The work, published Friday in the journal Science, suggests that the skin-whitening mutation occurred by chance in a single individual after the first humans left Africa — when all people were brown-skinned — and migrated into Europe, reported the Washington Post.
An international team of scientists led by Keith Cheng of Pennsylvania State University reported that they had found a gene that makes African zebrafish of a lighter-than-normal color, and the same gene, called SLC24A5, may help explain the light-colored hair, skin and eyes of many Europeans.
The gene appeared to make the fish golden with lighter-than-usual stripes. Under a microscope, the skin of the fish had smaller, fewer structures called melanophores.
In people of European descent, pigment granules called melanosomes are fewer, smaller and lighter than people from West African ancestry. The melanosomes of East Asians fall in between, according to Reuters.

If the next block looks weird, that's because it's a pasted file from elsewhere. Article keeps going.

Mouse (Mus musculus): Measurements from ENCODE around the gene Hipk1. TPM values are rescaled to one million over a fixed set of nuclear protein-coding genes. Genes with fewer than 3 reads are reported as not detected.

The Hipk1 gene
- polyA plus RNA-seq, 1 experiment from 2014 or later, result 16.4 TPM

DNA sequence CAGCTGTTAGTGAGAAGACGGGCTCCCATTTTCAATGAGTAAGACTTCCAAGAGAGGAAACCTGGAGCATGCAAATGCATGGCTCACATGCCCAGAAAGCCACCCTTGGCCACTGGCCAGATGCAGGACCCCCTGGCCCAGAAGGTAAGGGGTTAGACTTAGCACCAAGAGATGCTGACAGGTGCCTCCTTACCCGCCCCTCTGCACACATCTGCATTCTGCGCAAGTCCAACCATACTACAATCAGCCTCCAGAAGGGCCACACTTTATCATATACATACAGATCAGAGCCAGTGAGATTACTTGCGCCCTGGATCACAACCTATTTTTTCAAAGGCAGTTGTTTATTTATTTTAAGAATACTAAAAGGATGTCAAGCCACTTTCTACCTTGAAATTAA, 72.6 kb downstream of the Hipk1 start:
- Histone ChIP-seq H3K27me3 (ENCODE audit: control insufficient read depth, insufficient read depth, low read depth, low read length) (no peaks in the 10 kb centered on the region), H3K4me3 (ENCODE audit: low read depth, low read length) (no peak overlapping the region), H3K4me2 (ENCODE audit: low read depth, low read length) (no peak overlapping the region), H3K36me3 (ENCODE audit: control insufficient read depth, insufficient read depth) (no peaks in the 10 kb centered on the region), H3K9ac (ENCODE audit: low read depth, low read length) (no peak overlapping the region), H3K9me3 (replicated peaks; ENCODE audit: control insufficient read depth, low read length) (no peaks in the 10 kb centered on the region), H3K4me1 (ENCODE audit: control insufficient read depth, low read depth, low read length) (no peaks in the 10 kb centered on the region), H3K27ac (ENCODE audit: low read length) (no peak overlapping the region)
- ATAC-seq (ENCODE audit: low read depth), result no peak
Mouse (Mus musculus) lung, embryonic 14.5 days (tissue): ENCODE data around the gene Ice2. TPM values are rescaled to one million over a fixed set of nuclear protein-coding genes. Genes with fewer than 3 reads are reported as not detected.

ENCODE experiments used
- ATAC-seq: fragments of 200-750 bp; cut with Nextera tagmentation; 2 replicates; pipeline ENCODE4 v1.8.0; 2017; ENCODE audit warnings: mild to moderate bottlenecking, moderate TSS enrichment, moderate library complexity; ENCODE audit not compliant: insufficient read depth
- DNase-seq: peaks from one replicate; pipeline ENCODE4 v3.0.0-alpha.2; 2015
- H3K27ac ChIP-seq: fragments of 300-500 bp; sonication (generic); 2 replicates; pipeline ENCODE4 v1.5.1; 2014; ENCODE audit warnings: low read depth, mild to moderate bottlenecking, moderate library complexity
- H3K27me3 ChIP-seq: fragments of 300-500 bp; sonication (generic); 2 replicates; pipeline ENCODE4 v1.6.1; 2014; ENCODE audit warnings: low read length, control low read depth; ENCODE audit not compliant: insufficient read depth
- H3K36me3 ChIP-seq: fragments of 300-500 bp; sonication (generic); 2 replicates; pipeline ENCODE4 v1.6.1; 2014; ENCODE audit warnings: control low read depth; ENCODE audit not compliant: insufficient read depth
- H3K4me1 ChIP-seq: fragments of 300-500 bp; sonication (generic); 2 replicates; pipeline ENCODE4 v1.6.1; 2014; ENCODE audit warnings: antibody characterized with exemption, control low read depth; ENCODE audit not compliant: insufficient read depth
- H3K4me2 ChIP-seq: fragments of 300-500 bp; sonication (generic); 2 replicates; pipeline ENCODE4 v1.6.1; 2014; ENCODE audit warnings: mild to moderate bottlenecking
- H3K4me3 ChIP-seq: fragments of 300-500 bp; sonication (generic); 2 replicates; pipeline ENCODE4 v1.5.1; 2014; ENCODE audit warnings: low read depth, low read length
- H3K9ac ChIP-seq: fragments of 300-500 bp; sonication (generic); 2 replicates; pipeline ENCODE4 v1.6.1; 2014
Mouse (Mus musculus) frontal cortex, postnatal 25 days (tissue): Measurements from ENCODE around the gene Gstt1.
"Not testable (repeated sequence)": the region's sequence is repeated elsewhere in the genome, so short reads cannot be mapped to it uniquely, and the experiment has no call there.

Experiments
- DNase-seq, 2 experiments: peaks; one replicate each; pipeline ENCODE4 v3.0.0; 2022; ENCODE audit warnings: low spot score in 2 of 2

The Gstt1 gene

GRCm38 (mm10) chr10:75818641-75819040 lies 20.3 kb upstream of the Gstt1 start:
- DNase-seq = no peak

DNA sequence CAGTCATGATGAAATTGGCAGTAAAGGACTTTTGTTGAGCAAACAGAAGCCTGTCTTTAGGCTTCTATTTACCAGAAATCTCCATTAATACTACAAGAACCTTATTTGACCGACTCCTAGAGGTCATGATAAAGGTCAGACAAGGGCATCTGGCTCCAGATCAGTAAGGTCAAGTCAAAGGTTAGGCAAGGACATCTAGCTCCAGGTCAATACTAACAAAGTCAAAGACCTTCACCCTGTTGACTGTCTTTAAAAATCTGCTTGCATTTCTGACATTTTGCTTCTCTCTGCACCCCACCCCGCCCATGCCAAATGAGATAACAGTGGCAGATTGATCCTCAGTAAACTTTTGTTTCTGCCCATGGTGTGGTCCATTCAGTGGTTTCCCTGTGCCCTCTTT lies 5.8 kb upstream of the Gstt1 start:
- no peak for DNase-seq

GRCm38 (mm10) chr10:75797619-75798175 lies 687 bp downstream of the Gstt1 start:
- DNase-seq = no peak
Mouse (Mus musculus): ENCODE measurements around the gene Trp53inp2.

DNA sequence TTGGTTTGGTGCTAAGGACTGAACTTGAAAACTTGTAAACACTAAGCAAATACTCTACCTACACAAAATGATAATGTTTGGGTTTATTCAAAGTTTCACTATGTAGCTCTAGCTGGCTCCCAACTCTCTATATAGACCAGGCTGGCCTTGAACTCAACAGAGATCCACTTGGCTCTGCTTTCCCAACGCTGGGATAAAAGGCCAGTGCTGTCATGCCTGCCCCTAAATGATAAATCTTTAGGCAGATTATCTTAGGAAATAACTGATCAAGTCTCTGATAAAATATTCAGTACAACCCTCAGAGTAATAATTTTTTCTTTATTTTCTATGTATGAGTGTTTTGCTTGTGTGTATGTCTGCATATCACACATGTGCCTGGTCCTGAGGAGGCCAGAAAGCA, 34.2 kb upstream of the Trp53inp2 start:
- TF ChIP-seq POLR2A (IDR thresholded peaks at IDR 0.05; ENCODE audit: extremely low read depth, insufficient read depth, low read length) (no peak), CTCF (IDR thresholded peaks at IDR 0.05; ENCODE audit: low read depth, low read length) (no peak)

“It’s a major finding in a very sensitive area,” said Stephen Oppenheimer, an expert in anthropological genetics in Oxford University, who was not involved in the study, the Post reported. “Almost all the differences used to differentiate populations from around the world really are skin deep.”
More than 100 genes are involved in pigment production, but most of the genes identified so far have been found in unusual conditions, such as albinism, which causes very light skin and eyes.
Researchers have published maps of the human genome, and Cheng’s team made use of them, zeroing in on SLC24A5. Pennsylvania State University pharmacologist Victor Canfield found that all vertebrates have a version of the gene, Reuters reported.
“Working out the details of pigmentation with help from model systems like zebrafish is a great paradigm for seeking understanding of other complex diseases such as diabetes or heart disease,” Cheng said in a statement.
Genetic researchers favor using zebrafish because they are small, reproduce quickly and are easily understood.